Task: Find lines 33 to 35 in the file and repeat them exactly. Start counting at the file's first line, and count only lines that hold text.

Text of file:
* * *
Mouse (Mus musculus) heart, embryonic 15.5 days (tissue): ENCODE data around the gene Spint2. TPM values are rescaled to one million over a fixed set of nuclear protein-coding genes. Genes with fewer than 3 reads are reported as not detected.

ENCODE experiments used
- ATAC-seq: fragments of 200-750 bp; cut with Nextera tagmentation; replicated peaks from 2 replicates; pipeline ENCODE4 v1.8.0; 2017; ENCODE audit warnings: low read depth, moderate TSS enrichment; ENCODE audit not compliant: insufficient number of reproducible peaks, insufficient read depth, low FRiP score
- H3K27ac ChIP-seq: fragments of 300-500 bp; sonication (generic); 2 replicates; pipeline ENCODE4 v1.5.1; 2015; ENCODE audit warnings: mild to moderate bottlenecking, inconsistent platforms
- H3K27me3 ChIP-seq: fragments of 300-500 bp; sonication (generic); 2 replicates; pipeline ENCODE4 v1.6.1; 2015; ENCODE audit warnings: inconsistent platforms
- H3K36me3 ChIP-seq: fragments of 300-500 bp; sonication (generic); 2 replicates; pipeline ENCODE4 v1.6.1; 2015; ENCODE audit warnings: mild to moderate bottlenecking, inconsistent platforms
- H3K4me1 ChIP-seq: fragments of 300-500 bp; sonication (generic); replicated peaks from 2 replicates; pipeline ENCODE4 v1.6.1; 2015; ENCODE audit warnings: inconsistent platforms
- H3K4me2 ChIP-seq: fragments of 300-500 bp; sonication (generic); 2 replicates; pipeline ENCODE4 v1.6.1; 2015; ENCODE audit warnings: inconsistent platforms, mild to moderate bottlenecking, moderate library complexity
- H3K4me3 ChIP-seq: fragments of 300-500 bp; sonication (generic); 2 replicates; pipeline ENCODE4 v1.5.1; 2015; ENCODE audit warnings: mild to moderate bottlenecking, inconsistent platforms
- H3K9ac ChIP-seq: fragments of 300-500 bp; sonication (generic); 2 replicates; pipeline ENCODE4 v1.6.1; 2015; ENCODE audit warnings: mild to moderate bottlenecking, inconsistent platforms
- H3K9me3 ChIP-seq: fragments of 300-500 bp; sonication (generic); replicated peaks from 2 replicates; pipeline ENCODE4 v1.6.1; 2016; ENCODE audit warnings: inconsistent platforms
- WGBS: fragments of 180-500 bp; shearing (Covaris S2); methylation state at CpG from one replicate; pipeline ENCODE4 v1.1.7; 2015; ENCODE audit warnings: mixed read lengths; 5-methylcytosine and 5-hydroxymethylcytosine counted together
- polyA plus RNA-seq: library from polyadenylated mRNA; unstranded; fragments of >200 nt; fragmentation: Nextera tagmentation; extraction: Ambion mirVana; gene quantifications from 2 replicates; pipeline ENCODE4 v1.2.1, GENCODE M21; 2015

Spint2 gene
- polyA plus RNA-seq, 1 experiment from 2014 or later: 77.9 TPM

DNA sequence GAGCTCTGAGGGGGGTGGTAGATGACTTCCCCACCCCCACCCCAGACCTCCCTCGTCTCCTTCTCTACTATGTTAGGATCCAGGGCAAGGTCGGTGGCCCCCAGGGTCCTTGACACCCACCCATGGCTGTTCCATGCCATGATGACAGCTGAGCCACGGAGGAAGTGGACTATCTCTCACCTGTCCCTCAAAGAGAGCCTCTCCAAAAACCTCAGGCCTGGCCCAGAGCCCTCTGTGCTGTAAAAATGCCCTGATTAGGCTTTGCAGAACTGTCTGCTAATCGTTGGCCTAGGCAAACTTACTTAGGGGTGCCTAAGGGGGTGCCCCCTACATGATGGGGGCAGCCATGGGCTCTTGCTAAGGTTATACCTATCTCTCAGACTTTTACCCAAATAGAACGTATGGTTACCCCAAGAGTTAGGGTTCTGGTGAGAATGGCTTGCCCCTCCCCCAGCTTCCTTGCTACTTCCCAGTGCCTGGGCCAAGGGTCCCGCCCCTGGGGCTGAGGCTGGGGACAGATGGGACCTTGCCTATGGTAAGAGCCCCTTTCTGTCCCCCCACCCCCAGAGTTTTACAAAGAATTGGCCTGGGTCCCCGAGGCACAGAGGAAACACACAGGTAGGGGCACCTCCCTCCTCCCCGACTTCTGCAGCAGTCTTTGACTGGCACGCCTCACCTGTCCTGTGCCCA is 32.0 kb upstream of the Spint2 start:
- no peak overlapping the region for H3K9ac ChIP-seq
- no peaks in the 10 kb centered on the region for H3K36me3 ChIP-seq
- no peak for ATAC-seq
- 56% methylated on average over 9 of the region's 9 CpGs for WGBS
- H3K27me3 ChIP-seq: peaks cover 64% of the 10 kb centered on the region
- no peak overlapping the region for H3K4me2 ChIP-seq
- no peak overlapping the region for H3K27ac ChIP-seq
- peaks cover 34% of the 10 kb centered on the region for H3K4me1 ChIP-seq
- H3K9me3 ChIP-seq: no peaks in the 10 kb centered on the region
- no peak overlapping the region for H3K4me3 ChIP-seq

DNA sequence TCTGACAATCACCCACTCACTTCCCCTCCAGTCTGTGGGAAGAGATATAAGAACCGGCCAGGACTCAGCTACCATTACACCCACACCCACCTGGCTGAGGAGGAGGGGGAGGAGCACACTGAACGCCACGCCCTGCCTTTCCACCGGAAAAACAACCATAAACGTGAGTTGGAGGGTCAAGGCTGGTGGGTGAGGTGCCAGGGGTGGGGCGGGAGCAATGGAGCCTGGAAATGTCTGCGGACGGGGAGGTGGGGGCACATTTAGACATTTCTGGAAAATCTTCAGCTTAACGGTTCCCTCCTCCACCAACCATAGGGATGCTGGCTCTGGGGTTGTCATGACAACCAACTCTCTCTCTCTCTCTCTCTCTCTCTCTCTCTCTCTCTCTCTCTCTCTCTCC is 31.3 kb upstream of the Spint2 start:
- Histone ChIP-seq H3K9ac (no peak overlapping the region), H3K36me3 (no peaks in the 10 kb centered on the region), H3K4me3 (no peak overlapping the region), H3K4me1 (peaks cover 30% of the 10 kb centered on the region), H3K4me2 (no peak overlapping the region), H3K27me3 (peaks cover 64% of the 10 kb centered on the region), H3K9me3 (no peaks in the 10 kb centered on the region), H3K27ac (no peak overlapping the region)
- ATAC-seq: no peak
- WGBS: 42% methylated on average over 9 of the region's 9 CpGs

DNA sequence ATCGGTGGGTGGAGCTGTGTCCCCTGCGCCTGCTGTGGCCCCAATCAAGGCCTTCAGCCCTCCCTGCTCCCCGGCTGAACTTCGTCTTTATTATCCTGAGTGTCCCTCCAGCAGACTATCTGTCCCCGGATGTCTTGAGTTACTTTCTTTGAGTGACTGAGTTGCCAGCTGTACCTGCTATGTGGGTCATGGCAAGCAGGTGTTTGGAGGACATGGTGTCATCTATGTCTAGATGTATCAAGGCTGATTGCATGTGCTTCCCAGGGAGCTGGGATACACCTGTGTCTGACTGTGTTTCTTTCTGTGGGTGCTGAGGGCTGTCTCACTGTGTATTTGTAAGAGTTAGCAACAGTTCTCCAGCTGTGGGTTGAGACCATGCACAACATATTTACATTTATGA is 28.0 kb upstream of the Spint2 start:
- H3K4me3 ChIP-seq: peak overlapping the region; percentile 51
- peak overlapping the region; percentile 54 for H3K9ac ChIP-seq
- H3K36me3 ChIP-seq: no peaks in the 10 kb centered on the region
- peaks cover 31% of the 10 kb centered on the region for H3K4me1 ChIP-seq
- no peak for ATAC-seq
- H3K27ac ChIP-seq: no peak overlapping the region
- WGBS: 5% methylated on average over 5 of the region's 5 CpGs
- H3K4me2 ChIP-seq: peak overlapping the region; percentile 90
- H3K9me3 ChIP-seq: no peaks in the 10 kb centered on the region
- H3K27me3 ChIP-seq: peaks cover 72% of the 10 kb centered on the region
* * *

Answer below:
- peak overlapping the region; percentile 54 for H3K9ac ChIP-seq
- H3K36me3 ChIP-seq: no peaks in the 10 kb centered on the region
- peaks cover 31% of the 10 kb centered on the region for H3K4me1 ChIP-seq